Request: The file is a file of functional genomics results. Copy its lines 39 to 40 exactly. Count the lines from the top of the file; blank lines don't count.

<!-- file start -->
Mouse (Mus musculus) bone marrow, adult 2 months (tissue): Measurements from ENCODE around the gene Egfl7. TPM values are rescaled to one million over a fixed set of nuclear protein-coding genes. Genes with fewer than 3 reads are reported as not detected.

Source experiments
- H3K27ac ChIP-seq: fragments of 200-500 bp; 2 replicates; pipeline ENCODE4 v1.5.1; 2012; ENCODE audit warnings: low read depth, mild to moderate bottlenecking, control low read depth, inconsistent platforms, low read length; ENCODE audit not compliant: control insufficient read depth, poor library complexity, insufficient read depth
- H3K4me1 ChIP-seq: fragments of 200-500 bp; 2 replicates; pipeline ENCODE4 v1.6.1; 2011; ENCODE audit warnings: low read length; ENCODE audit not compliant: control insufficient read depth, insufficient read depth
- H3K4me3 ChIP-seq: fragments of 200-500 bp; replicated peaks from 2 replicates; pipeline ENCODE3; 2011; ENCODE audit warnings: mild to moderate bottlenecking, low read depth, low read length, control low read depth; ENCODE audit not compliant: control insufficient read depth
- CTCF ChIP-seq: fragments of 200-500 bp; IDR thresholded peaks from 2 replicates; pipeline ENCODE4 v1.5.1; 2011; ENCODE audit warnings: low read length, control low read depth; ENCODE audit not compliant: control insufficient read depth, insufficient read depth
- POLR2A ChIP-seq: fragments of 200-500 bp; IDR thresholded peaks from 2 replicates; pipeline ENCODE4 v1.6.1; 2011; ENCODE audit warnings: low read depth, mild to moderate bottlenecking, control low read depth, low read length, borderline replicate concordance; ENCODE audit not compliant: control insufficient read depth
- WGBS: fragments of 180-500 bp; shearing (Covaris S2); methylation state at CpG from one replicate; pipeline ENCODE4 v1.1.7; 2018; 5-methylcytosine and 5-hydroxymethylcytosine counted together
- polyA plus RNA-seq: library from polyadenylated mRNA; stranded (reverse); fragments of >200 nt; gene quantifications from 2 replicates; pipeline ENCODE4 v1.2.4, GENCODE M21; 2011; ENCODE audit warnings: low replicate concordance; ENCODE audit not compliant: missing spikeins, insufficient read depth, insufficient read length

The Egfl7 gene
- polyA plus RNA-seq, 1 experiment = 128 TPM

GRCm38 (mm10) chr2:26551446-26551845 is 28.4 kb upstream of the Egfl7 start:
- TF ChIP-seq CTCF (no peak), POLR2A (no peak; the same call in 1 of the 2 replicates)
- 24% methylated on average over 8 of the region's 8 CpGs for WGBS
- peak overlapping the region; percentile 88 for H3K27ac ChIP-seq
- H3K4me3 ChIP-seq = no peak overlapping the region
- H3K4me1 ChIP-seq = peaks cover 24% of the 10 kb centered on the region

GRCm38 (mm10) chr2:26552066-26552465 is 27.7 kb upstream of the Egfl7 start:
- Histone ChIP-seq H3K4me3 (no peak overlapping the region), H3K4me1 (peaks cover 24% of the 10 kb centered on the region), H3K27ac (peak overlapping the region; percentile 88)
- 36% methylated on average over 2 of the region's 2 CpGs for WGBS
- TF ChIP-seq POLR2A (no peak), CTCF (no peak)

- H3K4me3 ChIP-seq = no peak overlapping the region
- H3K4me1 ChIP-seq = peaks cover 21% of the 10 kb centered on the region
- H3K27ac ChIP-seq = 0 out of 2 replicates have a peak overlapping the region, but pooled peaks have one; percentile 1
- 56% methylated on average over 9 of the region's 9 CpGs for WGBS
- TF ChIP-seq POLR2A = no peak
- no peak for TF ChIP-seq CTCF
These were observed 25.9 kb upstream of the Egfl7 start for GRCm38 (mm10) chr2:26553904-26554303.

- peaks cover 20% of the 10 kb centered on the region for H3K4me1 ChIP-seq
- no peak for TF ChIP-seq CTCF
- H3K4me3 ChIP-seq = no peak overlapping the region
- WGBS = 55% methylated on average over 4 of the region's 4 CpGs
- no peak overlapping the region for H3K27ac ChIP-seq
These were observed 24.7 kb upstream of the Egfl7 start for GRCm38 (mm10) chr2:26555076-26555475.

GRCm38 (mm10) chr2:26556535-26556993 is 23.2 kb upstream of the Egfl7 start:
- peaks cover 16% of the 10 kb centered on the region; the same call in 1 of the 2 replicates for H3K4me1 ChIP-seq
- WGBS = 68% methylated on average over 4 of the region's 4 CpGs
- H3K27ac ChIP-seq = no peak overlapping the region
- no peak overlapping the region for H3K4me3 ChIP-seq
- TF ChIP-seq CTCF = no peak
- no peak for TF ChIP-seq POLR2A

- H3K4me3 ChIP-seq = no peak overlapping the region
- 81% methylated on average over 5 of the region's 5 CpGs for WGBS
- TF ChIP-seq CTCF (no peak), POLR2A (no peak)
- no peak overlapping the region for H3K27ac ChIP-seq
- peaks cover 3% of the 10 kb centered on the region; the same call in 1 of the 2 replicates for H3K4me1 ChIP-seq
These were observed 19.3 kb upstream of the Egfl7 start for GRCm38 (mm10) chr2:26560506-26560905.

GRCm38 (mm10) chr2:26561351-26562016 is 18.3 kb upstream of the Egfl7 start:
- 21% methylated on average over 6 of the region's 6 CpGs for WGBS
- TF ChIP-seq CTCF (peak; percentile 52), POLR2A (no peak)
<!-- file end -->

- no peak overlapping the region for H3K4me3 ChIP-seq
- TF ChIP-seq CTCF = no peak